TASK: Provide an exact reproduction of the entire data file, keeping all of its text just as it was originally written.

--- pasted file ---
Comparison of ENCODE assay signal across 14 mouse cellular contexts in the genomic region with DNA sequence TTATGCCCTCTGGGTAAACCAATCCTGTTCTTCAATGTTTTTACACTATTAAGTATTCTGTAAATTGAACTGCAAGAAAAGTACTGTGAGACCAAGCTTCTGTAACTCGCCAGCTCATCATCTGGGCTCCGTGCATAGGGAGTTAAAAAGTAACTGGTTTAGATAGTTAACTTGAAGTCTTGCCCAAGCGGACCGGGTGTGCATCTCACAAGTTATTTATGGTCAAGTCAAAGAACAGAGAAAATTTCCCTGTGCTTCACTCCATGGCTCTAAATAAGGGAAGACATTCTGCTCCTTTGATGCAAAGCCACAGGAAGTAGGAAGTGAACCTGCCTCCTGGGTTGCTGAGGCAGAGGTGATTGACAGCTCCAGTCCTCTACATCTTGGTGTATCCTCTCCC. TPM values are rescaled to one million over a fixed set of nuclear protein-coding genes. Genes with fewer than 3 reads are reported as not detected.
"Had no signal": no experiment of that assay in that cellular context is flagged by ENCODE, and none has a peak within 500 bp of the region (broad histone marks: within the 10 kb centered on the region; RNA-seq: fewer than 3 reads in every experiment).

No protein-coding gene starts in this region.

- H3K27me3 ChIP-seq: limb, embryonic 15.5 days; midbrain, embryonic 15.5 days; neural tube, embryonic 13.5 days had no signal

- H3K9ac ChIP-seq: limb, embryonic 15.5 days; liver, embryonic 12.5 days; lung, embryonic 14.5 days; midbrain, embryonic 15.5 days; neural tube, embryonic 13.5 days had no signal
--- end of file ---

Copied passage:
Comparison of ENCODE assay signal across 14 mouse cellular contexts in the genomic region with DNA sequence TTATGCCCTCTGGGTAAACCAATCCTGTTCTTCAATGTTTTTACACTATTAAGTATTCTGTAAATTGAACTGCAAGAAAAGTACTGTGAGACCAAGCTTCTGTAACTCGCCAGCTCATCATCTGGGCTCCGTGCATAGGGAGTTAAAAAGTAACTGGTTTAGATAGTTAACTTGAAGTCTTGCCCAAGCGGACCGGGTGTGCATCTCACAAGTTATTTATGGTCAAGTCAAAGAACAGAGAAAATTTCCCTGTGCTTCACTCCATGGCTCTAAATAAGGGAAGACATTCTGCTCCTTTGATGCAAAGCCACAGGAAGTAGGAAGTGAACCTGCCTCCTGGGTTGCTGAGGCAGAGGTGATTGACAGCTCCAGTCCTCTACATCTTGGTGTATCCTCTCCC. TPM values are rescaled to one million over a fixed set of nuclear protein-coding genes. Genes with fewer than 3 reads are reported as not detected.
"Had no signal": no experiment of that assay in that cellular context is flagged by ENCODE, and none has a peak within 500 bp of the region (broad histone marks: within the 10 kb centered on the region; RNA-seq: fewer than 3 reads in every experiment).

No protein-coding gene starts in this region.

- H3K27me3 ChIP-seq: limb, embryonic 15.5 days; midbrain, embryonic 15.5 days; neural tube, embryonic 13.5 days had no signal

- H3K9ac ChIP-seq: limb, embryonic 15.5 days; liver, embryonic 12.5 days; lung, embryonic 14.5 days; midbrain, embryonic 15.5 days; neural tube, embryonic 13.5 days had no signal